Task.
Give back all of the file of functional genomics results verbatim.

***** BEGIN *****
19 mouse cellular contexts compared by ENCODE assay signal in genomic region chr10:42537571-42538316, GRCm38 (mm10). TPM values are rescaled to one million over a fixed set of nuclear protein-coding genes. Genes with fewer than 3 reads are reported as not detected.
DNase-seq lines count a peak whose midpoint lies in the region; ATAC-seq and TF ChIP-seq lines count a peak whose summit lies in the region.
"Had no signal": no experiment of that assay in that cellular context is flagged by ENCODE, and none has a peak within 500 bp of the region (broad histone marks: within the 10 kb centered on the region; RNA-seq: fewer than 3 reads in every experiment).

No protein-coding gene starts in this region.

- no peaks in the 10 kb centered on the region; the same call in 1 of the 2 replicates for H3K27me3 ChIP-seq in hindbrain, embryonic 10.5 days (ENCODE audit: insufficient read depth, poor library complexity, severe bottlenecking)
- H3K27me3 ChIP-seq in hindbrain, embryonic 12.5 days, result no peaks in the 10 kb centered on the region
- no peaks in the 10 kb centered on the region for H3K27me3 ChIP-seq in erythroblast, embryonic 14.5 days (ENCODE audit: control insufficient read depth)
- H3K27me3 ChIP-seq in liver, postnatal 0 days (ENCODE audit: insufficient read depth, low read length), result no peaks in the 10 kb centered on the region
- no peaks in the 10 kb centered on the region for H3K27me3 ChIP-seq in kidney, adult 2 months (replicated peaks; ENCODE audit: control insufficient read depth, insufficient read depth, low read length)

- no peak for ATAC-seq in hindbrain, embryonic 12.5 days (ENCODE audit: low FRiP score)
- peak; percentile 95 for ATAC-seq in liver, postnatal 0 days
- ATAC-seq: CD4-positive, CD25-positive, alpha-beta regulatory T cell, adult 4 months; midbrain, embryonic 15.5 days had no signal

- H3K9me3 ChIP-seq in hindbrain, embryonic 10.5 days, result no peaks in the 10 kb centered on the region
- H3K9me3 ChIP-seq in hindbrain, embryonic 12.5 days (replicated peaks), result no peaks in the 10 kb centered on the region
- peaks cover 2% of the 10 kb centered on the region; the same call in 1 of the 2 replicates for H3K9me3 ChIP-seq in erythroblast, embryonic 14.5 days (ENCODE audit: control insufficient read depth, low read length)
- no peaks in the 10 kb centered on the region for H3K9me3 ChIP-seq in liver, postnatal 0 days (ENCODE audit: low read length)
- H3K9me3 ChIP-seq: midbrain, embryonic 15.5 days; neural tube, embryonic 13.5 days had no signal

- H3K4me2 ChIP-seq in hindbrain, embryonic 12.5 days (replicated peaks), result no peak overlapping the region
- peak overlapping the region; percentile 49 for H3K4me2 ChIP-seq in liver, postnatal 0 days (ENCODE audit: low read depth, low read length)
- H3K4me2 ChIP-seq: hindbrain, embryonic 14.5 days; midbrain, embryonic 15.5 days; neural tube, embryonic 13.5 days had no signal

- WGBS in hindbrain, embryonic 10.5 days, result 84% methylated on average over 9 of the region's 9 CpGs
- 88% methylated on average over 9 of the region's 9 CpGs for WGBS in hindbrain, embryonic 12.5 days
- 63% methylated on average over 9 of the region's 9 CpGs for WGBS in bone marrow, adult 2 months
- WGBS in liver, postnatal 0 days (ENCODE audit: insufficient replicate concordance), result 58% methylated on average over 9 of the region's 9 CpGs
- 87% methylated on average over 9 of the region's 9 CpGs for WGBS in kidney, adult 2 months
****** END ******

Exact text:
19 mouse cellular contexts compared by ENCODE assay signal in genomic region chr10:42537571-42538316, GRCm38 (mm10). TPM values are rescaled to one million over a fixed set of nuclear protein-coding genes. Genes with fewer than 3 reads are reported as not detected.
DNase-seq lines count a peak whose midpoint lies in the region; ATAC-seq and TF ChIP-seq lines count a peak whose summit lies in the region.
"Had no signal": no experiment of that assay in that cellular context is flagged by ENCODE, and none has a peak within 500 bp of the region (broad histone marks: within the 10 kb centered on the region; RNA-seq: fewer than 3 reads in every experiment).

No protein-coding gene starts in this region.

- no peaks in the 10 kb centered on the region; the same call in 1 of the 2 replicates for H3K27me3 ChIP-seq in hindbrain, embryonic 10.5 days (ENCODE audit: insufficient read depth, poor library complexity, severe bottlenecking)
- H3K27me3 ChIP-seq in hindbrain, embryonic 12.5 days, result no peaks in the 10 kb centered on the region
- no peaks in the 10 kb centered on the region for H3K27me3 ChIP-seq in erythroblast, embryonic 14.5 days (ENCODE audit: control insufficient read depth)
- H3K27me3 ChIP-seq in liver, postnatal 0 days (ENCODE audit: insufficient read depth, low read length), result no peaks in the 10 kb centered on the region
- no peaks in the 10 kb centered on the region for H3K27me3 ChIP-seq in kidney, adult 2 months (replicated peaks; ENCODE audit: control insufficient read depth, insufficient read depth, low read length)

- no peak for ATAC-seq in hindbrain, embryonic 12.5 days (ENCODE audit: low FRiP score)
- peak; percentile 95 for ATAC-seq in liver, postnatal 0 days
- ATAC-seq: CD4-positive, CD25-positive, alpha-beta regulatory T cell, adult 4 months; midbrain, embryonic 15.5 days had no signal

- H3K9me3 ChIP-seq in hindbrain, embryonic 10.5 days, result no peaks in the 10 kb centered on the region
- H3K9me3 ChIP-seq in hindbrain, embryonic 12.5 days (replicated peaks), result no peaks in the 10 kb centered on the region
- peaks cover 2% of the 10 kb centered on the region; the same call in 1 of the 2 replicates for H3K9me3 ChIP-seq in erythroblast, embryonic 14.5 days (ENCODE audit: control insufficient read depth, low read length)
- no peaks in the 10 kb centered on the region for H3K9me3 ChIP-seq in liver, postnatal 0 days (ENCODE audit: low read length)
- H3K9me3 ChIP-seq: midbrain, embryonic 15.5 days; neural tube, embryonic 13.5 days had no signal

- H3K4me2 ChIP-seq in hindbrain, embryonic 12.5 days (replicated peaks), result no peak overlapping the region
- peak overlapping the region; percentile 49 for H3K4me2 ChIP-seq in liver, postnatal 0 days (ENCODE audit: low read depth, low read length)
- H3K4me2 ChIP-seq: hindbrain, embryonic 14.5 days; midbrain, embryonic 15.5 days; neural tube, embryonic 13.5 days had no signal

- WGBS in hindbrain, embryonic 10.5 days, result 84% methylated on average over 9 of the region's 9 CpGs
- 88% methylated on average over 9 of the region's 9 CpGs for WGBS in hindbrain, embryonic 12.5 days
- 63% methylated on average over 9 of the region's 9 CpGs for WGBS in bone marrow, adult 2 months
- WGBS in liver, postnatal 0 days (ENCODE audit: insufficient replicate concordance), result 58% methylated on average over 9 of the region's 9 CpGs
- 87% methylated on average over 9 of the region's 9 CpGs for WGBS in kidney, adult 2 months